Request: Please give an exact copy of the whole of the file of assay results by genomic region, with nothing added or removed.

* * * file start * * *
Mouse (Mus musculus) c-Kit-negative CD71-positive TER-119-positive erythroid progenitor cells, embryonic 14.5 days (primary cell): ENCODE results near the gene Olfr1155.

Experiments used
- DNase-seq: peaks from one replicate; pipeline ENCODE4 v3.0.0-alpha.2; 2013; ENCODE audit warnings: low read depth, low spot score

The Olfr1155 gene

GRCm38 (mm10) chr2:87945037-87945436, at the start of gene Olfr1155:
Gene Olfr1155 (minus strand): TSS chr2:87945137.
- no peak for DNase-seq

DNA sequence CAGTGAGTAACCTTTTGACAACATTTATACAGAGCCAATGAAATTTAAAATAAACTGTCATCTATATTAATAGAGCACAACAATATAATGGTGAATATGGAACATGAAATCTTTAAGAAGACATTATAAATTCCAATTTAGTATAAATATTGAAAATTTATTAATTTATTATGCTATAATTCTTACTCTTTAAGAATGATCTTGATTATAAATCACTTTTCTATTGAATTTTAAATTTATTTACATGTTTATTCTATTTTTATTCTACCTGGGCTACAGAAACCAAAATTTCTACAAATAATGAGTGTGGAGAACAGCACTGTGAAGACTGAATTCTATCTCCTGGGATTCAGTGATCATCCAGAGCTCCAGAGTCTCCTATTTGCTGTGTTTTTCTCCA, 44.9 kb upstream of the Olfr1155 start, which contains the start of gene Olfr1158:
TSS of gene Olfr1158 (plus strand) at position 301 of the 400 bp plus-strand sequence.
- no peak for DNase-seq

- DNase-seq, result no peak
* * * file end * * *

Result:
Mouse (Mus musculus) c-Kit-negative CD71-positive TER-119-positive erythroid progenitor cells, embryonic 14.5 days (primary cell): ENCODE results near the gene Olfr1155.

Experiments used
- DNase-seq: peaks from one replicate; pipeline ENCODE4 v3.0.0-alpha.2; 2013; ENCODE audit warnings: low read depth, low spot score

The Olfr1155 gene

GRCm38 (mm10) chr2:87945037-87945436, at the start of gene Olfr1155:
Gene Olfr1155 (minus strand): TSS chr2:87945137.
- no peak for DNase-seq

DNA sequence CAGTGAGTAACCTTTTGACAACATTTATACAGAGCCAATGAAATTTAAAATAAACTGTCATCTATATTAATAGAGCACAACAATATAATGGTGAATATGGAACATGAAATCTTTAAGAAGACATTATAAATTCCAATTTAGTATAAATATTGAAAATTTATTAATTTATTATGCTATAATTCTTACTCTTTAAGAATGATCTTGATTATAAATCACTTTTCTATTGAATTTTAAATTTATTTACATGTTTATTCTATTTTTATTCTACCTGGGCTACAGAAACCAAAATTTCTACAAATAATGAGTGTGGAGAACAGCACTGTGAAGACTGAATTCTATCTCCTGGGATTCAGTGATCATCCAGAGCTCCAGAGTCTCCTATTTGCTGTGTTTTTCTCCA, 44.9 kb upstream of the Olfr1155 start, which contains the start of gene Olfr1158:
TSS of gene Olfr1158 (plus strand) at position 301 of the 400 bp plus-strand sequence.
- no peak for DNase-seq

- DNase-seq, result no peak